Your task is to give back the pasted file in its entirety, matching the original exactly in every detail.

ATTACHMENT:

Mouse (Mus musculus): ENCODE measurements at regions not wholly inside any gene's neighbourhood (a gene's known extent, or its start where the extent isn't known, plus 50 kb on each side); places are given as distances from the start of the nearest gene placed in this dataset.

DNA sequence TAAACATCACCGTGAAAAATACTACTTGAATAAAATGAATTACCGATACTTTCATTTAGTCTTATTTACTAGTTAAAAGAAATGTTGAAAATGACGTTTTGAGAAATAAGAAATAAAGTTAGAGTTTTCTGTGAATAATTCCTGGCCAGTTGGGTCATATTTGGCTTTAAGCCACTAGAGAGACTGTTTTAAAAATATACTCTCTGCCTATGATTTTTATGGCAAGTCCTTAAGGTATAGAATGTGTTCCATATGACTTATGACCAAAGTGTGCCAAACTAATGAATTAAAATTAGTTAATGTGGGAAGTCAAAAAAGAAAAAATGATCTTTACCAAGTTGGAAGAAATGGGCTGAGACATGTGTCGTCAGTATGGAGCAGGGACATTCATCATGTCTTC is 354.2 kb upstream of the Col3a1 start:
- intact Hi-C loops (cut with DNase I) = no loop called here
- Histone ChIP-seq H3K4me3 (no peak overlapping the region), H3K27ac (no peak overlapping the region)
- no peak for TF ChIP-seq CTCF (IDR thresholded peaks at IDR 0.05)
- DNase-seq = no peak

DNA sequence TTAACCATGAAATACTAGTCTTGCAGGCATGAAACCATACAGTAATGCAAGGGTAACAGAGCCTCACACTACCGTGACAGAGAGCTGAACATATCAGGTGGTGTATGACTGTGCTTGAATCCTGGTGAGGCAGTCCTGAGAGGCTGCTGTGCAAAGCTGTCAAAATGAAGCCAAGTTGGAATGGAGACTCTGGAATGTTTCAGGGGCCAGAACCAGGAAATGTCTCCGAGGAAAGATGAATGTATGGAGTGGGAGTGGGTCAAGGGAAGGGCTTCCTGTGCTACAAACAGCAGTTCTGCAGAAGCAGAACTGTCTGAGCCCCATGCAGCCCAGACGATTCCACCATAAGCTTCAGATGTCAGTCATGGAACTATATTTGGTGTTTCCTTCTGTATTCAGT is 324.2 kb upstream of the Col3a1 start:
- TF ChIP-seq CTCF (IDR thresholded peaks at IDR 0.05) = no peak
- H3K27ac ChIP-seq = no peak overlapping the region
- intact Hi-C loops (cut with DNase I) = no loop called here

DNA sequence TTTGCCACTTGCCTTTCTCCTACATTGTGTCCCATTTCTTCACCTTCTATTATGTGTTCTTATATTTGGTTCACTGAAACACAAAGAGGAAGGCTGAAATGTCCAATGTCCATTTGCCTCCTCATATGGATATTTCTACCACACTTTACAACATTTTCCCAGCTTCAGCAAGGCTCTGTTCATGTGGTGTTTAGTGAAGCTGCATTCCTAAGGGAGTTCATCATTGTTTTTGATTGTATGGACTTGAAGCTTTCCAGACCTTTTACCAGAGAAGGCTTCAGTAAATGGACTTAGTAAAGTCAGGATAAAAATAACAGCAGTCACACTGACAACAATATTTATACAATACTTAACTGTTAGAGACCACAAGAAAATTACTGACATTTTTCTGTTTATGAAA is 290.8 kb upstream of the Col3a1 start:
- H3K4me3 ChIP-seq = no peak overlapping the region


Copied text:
Mouse (Mus musculus): ENCODE measurements at regions not wholly inside any gene's neighbourhood (a gene's known extent, or its start where the extent isn't known, plus 50 kb on each side); places are given as distances from the start of the nearest gene placed in this dataset.

DNA sequence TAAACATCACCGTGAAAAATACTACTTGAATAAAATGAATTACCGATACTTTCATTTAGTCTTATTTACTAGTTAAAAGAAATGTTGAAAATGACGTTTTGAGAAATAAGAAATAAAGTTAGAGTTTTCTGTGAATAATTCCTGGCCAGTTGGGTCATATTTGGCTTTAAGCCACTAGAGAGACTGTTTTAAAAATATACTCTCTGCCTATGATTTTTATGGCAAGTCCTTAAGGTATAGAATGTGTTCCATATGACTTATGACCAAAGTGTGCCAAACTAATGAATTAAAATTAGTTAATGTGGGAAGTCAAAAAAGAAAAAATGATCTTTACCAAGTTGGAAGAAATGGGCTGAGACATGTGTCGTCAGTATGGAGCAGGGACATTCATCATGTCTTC is 354.2 kb upstream of the Col3a1 start:
- intact Hi-C loops (cut with DNase I) = no loop called here
- Histone ChIP-seq H3K4me3 (no peak overlapping the region), H3K27ac (no peak overlapping the region)
- no peak for TF ChIP-seq CTCF (IDR thresholded peaks at IDR 0.05)
- DNase-seq = no peak

DNA sequence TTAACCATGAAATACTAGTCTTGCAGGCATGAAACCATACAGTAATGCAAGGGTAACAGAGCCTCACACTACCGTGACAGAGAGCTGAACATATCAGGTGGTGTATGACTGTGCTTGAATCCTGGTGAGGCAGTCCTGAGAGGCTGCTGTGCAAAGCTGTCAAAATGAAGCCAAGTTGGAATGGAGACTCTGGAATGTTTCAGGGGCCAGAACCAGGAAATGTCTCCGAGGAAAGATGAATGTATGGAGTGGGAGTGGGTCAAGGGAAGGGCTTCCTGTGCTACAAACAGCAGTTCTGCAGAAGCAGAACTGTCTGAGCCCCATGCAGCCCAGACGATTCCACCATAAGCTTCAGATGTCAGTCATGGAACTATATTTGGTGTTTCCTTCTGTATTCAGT is 324.2 kb upstream of the Col3a1 start:
- TF ChIP-seq CTCF (IDR thresholded peaks at IDR 0.05) = no peak
- H3K27ac ChIP-seq = no peak overlapping the region
- intact Hi-C loops (cut with DNase I) = no loop called here

DNA sequence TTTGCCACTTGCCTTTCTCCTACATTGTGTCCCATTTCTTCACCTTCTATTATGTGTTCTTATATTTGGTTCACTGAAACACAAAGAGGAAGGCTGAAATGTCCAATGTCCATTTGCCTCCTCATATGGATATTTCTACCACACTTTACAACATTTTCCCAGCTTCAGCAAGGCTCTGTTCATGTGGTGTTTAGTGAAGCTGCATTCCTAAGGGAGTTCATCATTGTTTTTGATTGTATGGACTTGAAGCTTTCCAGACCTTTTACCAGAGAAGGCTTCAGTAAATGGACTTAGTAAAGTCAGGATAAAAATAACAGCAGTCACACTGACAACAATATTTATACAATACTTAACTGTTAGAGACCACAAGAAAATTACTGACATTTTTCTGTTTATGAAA is 290.8 kb upstream of the Col3a1 start:
- H3K4me3 ChIP-seq = no peak overlapping the region